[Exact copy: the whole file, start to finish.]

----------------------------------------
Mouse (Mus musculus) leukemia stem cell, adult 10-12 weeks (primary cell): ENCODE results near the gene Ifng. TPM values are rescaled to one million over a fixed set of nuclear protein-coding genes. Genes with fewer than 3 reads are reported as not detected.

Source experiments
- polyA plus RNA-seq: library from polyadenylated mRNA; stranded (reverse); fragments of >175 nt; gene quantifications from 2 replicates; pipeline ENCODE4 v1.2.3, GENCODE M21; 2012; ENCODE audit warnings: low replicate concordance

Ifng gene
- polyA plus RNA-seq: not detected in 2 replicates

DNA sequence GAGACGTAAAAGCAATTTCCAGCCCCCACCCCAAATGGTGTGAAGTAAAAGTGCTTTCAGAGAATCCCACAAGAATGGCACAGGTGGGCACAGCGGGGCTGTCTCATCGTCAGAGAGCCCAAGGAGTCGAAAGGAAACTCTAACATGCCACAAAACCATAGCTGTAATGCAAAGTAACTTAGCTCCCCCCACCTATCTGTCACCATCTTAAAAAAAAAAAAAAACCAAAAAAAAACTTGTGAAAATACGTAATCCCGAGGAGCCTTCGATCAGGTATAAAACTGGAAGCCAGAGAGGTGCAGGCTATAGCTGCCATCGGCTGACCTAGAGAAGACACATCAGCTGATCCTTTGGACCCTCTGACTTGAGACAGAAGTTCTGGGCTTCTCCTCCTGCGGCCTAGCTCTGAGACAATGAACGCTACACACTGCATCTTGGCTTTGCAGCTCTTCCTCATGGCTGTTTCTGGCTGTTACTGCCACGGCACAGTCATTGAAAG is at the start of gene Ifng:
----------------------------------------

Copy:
Mouse (Mus musculus) leukemia stem cell, adult 10-12 weeks (primary cell): ENCODE results near the gene Ifng. TPM values are rescaled to one million over a fixed set of nuclear protein-coding genes. Genes with fewer than 3 reads are reported as not detected.

Source experiments
- polyA plus RNA-seq: library from polyadenylated mRNA; stranded (reverse); fragments of >175 nt; gene quantifications from 2 replicates; pipeline ENCODE4 v1.2.3, GENCODE M21; 2012; ENCODE audit warnings: low replicate concordance

Ifng gene
- polyA plus RNA-seq: not detected in 2 replicates

DNA sequence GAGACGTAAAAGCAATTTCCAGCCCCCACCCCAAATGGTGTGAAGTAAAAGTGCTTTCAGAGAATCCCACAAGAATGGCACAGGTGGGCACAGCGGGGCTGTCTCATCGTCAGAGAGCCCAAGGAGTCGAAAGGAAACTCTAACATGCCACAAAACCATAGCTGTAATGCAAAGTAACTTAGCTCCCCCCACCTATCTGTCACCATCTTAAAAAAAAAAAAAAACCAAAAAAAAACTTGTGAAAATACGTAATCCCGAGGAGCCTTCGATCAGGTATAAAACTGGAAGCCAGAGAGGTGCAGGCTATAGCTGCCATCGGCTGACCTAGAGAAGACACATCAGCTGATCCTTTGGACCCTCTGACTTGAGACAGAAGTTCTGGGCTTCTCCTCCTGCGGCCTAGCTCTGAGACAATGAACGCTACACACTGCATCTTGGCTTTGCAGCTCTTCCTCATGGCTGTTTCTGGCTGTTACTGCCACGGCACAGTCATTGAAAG is at the start of gene Ifng: